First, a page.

By Elaine Lies and Kwiyeon Ha

TOKYO (Reuters) - A Japanese hotel chain at the center of a furor over books its president wrote denying the Nanjing Massacre in wartime China is prepared to consider removing the books from at least some hotels if it receives a formal written request to do so.

Tokyo-based hotel and real estate developer APA Group came under fire last week for books by president Toshio Motoya, which contain his revisionist views and are placed in every room of the company's 400-plus APA Hotels.

Motoya, using the pen name Seiji Fuji, wrote that stories of the Nanjing Massacre were "impossible": "These acts were all said to be committed by the Japanese army, but this is not true."

China says Japanese troops killed 300,000 people in Nanjing from December 1937 to January 1938. A post-war Allied tribunal put the death toll at about half that. To the fury of China, some conservative Japanese politicians and academics deny the massacre took place, or they put the death toll much lower.

Motoya has previously said the hotel had no intention of withdrawing the books, which have appeared for years but only became an issue in China last week due to a video posting on social media, saying Japan's free speech laws protect him.

But APA said on its website on Tuesday that when negotiations took place in April 2015 about using some hotels to host athletes for the 2017 Sapporo Asian Winter Games on Japan's northernmost island of Hokkaido, it received a verbal request from a travel agent to remove all printed matter from rooms.

It added that if there was a formal, written request, it was prepared to respond, without giving further details.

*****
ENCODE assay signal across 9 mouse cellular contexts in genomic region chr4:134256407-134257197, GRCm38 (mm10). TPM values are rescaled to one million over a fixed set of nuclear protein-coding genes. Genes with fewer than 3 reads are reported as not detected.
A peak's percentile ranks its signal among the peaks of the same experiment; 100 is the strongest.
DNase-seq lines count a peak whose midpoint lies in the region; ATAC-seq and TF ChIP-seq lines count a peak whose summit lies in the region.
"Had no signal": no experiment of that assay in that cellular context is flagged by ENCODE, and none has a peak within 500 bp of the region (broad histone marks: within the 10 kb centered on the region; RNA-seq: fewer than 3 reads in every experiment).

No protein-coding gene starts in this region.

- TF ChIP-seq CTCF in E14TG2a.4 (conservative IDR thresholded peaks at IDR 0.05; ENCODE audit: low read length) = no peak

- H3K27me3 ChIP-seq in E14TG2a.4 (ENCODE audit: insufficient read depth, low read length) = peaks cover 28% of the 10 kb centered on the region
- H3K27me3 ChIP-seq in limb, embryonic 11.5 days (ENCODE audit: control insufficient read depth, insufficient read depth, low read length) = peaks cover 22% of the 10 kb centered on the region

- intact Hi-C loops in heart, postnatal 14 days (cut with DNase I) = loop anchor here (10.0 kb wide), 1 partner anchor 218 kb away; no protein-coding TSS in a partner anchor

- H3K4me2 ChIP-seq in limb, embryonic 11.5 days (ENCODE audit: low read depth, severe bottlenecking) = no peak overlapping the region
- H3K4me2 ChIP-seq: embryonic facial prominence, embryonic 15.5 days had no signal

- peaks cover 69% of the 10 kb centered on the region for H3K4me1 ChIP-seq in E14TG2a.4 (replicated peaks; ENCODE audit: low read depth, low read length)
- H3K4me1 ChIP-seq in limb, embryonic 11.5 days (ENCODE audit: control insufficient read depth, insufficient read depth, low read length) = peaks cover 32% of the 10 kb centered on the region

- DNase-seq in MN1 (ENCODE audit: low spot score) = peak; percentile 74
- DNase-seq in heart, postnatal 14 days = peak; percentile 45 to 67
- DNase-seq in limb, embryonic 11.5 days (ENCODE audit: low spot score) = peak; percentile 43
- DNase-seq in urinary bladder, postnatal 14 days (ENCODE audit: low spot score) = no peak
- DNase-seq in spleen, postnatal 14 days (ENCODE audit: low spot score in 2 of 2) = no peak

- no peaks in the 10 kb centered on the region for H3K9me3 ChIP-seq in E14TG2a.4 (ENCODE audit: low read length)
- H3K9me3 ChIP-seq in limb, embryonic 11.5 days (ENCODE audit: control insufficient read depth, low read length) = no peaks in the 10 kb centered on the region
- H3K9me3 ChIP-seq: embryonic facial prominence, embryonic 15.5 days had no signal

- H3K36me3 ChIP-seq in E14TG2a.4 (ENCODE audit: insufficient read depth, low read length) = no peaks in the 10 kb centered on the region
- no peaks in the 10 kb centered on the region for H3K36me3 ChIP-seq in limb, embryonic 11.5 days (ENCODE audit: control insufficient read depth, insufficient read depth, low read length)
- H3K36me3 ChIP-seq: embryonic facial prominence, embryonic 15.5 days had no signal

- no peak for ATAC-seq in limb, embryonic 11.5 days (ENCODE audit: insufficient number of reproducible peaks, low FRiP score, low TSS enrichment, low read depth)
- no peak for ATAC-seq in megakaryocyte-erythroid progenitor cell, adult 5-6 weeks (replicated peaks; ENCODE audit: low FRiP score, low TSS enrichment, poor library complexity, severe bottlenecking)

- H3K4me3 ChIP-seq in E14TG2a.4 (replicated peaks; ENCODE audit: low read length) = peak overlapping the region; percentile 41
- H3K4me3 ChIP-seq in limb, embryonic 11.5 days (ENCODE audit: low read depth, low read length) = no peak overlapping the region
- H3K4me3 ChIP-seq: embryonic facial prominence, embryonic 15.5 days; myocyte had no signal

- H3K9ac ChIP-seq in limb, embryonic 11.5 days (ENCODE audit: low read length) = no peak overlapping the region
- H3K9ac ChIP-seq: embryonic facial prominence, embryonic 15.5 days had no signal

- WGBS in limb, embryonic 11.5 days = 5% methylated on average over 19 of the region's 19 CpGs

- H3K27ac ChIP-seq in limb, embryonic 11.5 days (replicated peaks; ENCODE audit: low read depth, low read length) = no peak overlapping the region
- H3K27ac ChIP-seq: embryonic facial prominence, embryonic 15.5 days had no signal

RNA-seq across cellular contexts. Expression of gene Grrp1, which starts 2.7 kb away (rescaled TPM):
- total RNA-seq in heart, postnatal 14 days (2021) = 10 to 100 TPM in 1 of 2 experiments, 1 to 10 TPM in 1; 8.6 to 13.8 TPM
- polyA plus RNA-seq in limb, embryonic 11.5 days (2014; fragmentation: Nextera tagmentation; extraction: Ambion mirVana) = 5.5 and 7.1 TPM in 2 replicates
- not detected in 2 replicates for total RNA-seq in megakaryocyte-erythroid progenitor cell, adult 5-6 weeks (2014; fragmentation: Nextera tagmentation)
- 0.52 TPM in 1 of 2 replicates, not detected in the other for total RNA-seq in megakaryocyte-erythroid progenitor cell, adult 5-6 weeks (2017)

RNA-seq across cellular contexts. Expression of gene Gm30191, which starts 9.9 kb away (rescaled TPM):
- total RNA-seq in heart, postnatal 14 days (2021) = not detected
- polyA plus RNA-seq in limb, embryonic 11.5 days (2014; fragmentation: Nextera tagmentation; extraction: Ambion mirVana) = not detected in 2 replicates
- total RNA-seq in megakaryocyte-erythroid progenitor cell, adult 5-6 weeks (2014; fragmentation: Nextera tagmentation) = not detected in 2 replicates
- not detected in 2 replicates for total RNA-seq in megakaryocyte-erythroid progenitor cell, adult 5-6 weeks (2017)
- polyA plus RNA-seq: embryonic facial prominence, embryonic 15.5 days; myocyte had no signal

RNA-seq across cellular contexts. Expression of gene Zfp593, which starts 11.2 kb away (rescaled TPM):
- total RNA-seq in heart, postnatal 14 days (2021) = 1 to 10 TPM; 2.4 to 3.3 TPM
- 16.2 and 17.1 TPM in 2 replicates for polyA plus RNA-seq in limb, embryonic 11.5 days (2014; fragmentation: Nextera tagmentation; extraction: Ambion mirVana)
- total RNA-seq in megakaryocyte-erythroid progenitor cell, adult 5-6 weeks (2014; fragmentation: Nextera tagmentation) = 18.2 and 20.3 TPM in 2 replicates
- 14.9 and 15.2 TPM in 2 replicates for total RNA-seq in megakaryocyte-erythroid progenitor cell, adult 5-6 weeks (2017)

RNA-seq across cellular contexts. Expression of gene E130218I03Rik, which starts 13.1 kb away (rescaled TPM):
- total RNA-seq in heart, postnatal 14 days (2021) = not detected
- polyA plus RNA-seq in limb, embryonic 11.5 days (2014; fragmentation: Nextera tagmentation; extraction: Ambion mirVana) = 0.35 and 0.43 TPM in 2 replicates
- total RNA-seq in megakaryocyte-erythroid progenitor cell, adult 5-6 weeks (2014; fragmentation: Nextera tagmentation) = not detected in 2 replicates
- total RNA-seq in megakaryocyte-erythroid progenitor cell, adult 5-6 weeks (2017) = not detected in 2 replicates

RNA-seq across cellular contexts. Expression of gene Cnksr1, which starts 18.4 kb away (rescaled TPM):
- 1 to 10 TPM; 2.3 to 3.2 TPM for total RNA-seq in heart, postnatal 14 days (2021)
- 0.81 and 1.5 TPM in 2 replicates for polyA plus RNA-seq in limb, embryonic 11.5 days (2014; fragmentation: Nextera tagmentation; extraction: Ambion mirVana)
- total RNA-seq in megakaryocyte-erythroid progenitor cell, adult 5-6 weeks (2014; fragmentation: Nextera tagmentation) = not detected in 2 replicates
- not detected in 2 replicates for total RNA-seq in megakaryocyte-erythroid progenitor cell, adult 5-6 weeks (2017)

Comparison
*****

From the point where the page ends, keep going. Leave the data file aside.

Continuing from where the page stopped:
Officials for the Games, set to take place from Feb. 19 to 26, said they wanted to create the best possible environment for athletes but had not spoken with APA since the hotels were decided. They also had not been aware of the books.

"To choose host hotels for the Games, it is a prerequisite that any hotels meet our standards that there will be no promotion of any kind of political, religious or racial views," said Hisatsugu Yamazaki, manager of the Sports Affairs Department at the organizing committee.

"APA made that statement regarding removing printed matter if there was a formal request. We would like to discuss things with the Olympic Council of Asia (OCA) and decide on a speedy response," he added.

The OCA is the governing body for all sports in Asia.

APA did not immediately respond to requests for additional comments.

In a statement, the Chinese Olympic Committee said APA's behavior was a violation of the Olympic charter, which bans the promotion of politics at Olympic-related venues.

China has lodged representations with Japan over this, demanding a "speedy, appropriate resolution", it added.

China's tourism authorities have urged tour operators to sever ties with the hotel chain after an escalating row over the denial, and there have been boycott calls on social media against both the hotel and travel to Japan.

Motoya told Reuters in an email last week that Chinese made up only 5 percent of guests at his hotels in Japan and he was not worried about the impact of any potential boycott.

(Additional reporting by Ben Blanchard in Beijing; Editing by Clarence Fernandez)